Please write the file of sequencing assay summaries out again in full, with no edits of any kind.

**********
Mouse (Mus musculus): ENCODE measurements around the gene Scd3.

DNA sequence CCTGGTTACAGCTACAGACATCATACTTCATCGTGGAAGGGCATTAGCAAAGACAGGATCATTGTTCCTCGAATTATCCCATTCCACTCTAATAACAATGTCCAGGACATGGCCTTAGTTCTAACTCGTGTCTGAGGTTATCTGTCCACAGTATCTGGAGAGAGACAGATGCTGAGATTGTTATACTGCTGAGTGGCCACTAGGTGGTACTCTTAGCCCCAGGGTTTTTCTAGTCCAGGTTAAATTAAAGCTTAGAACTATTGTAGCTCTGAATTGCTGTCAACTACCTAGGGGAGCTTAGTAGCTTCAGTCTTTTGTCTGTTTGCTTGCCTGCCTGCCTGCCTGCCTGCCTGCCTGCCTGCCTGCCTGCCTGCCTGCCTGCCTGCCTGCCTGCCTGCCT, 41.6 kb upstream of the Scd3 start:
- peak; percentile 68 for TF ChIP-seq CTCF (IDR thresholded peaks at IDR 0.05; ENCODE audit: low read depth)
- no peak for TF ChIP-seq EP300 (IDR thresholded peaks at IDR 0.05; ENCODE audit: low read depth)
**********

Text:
Mouse (Mus musculus): ENCODE measurements around the gene Scd3.

DNA sequence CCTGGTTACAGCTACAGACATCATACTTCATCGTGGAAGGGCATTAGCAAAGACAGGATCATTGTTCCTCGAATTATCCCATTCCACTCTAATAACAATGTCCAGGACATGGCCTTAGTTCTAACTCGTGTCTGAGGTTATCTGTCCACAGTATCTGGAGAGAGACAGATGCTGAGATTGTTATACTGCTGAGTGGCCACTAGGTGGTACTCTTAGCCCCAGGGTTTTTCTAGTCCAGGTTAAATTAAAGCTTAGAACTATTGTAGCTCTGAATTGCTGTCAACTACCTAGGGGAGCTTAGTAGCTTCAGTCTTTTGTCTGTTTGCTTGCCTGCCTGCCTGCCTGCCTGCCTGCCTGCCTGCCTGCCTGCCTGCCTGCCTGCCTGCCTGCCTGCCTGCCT, 41.6 kb upstream of the Scd3 start:
- peak; percentile 68 for TF ChIP-seq CTCF (IDR thresholded peaks at IDR 0.05; ENCODE audit: low read depth)
- no peak for TF ChIP-seq EP300 (IDR thresholded peaks at IDR 0.05; ENCODE audit: low read depth)